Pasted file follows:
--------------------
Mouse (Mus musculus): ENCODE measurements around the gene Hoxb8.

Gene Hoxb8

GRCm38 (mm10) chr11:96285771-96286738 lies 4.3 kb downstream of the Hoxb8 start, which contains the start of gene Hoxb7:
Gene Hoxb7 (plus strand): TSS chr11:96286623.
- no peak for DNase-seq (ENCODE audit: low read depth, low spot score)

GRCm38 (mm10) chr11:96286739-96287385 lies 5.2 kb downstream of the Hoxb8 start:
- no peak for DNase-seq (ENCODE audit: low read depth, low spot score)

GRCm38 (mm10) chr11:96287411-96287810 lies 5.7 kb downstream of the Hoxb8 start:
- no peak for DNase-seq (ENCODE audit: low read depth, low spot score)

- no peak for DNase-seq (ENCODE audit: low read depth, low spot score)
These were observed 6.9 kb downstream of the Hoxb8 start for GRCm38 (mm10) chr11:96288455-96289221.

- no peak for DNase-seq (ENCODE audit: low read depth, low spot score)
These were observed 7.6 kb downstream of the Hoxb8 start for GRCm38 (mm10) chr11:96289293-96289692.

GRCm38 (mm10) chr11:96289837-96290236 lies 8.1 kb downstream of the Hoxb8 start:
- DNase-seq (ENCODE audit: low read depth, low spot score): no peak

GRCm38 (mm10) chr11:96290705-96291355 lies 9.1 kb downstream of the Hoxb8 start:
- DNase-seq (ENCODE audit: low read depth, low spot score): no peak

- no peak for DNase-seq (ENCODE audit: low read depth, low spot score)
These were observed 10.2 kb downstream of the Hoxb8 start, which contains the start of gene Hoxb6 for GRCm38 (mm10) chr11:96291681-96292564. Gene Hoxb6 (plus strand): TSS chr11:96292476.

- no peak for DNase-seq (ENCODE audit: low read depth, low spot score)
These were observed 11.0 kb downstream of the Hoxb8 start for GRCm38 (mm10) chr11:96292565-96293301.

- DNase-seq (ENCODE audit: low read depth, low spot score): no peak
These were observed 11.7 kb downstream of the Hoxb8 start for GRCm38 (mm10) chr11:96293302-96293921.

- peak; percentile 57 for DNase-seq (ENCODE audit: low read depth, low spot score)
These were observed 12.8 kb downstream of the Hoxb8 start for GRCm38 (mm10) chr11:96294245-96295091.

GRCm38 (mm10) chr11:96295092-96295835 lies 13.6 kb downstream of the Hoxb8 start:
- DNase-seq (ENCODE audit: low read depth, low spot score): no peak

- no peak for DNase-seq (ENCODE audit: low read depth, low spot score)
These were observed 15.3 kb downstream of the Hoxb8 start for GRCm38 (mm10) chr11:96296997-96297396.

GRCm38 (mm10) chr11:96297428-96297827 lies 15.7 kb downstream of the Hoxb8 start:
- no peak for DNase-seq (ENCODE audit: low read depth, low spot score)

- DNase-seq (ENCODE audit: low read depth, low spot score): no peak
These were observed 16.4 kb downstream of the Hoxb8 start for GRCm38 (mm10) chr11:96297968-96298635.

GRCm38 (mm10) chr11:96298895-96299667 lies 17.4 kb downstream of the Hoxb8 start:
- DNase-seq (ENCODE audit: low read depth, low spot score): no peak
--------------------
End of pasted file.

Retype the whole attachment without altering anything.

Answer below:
Mouse (Mus musculus): ENCODE measurements around the gene Hoxb8.

Gene Hoxb8

GRCm38 (mm10) chr11:96285771-96286738 lies 4.3 kb downstream of the Hoxb8 start, which contains the start of gene Hoxb7:
Gene Hoxb7 (plus strand): TSS chr11:96286623.
- no peak for DNase-seq (ENCODE audit: low read depth, low spot score)

GRCm38 (mm10) chr11:96286739-96287385 lies 5.2 kb downstream of the Hoxb8 start:
- no peak for DNase-seq (ENCODE audit: low read depth, low spot score)

GRCm38 (mm10) chr11:96287411-96287810 lies 5.7 kb downstream of the Hoxb8 start:
- no peak for DNase-seq (ENCODE audit: low read depth, low spot score)

- no peak for DNase-seq (ENCODE audit: low read depth, low spot score)
These were observed 6.9 kb downstream of the Hoxb8 start for GRCm38 (mm10) chr11:96288455-96289221.

- no peak for DNase-seq (ENCODE audit: low read depth, low spot score)
These were observed 7.6 kb downstream of the Hoxb8 start for GRCm38 (mm10) chr11:96289293-96289692.

GRCm38 (mm10) chr11:96289837-96290236 lies 8.1 kb downstream of the Hoxb8 start:
- DNase-seq (ENCODE audit: low read depth, low spot score): no peak

GRCm38 (mm10) chr11:96290705-96291355 lies 9.1 kb downstream of the Hoxb8 start:
- DNase-seq (ENCODE audit: low read depth, low spot score): no peak

- no peak for DNase-seq (ENCODE audit: low read depth, low spot score)
These were observed 10.2 kb downstream of the Hoxb8 start, which contains the start of gene Hoxb6 for GRCm38 (mm10) chr11:96291681-96292564. Gene Hoxb6 (plus strand): TSS chr11:96292476.

- no peak for DNase-seq (ENCODE audit: low read depth, low spot score)
These were observed 11.0 kb downstream of the Hoxb8 start for GRCm38 (mm10) chr11:96292565-96293301.

- DNase-seq (ENCODE audit: low read depth, low spot score): no peak
These were observed 11.7 kb downstream of the Hoxb8 start for GRCm38 (mm10) chr11:96293302-96293921.

- peak; percentile 57 for DNase-seq (ENCODE audit: low read depth, low spot score)
These were observed 12.8 kb downstream of the Hoxb8 start for GRCm38 (mm10) chr11:96294245-96295091.

GRCm38 (mm10) chr11:96295092-96295835 lies 13.6 kb downstream of the Hoxb8 start:
- DNase-seq (ENCODE audit: low read depth, low spot score): no peak

- no peak for DNase-seq (ENCODE audit: low read depth, low spot score)
These were observed 15.3 kb downstream of the Hoxb8 start for GRCm38 (mm10) chr11:96296997-96297396.

GRCm38 (mm10) chr11:96297428-96297827 lies 15.7 kb downstream of the Hoxb8 start:
- no peak for DNase-seq (ENCODE audit: low read depth, low spot score)

- DNase-seq (ENCODE audit: low read depth, low spot score): no peak
These were observed 16.4 kb downstream of the Hoxb8 start for GRCm38 (mm10) chr11:96297968-96298635.

GRCm38 (mm10) chr11:96298895-96299667 lies 17.4 kb downstream of the Hoxb8 start:
- DNase-seq (ENCODE audit: low read depth, low spot score): no peak